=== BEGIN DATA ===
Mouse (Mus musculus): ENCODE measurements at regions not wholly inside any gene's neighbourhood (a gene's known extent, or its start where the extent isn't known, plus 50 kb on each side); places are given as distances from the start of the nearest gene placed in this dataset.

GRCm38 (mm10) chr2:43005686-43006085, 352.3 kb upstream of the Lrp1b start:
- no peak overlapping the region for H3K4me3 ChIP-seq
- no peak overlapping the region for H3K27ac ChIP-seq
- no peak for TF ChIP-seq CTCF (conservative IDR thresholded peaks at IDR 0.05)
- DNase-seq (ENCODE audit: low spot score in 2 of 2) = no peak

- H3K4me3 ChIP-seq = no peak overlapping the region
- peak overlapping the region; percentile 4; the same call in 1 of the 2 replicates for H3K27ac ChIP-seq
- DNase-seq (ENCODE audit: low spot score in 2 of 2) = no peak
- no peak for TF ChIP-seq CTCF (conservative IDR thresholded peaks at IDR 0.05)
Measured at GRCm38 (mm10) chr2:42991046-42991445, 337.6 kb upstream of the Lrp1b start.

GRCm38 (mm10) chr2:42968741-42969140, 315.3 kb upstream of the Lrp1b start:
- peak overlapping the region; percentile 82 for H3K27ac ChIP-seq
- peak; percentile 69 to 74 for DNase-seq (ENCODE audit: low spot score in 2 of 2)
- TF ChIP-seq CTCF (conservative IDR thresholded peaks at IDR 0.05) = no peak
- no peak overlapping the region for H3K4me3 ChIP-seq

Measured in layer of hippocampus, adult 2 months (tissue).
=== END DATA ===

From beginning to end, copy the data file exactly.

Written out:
Mouse (Mus musculus): ENCODE measurements at regions not wholly inside any gene's neighbourhood (a gene's known extent, or its start where the extent isn't known, plus 50 kb on each side); places are given as distances from the start of the nearest gene placed in this dataset.

GRCm38 (mm10) chr2:43005686-43006085, 352.3 kb upstream of the Lrp1b start:
- no peak overlapping the region for H3K4me3 ChIP-seq
- no peak overlapping the region for H3K27ac ChIP-seq
- no peak for TF ChIP-seq CTCF (conservative IDR thresholded peaks at IDR 0.05)
- DNase-seq (ENCODE audit: low spot score in 2 of 2) = no peak

- H3K4me3 ChIP-seq = no peak overlapping the region
- peak overlapping the region; percentile 4; the same call in 1 of the 2 replicates for H3K27ac ChIP-seq
- DNase-seq (ENCODE audit: low spot score in 2 of 2) = no peak
- no peak for TF ChIP-seq CTCF (conservative IDR thresholded peaks at IDR 0.05)
Measured at GRCm38 (mm10) chr2:42991046-42991445, 337.6 kb upstream of the Lrp1b start.

GRCm38 (mm10) chr2:42968741-42969140, 315.3 kb upstream of the Lrp1b start:
- peak overlapping the region; percentile 82 for H3K27ac ChIP-seq
- peak; percentile 69 to 74 for DNase-seq (ENCODE audit: low spot score in 2 of 2)
- TF ChIP-seq CTCF (conservative IDR thresholded peaks at IDR 0.05) = no peak
- no peak overlapping the region for H3K4me3 ChIP-seq

Measured in layer of hippocampus, adult 2 months (tissue).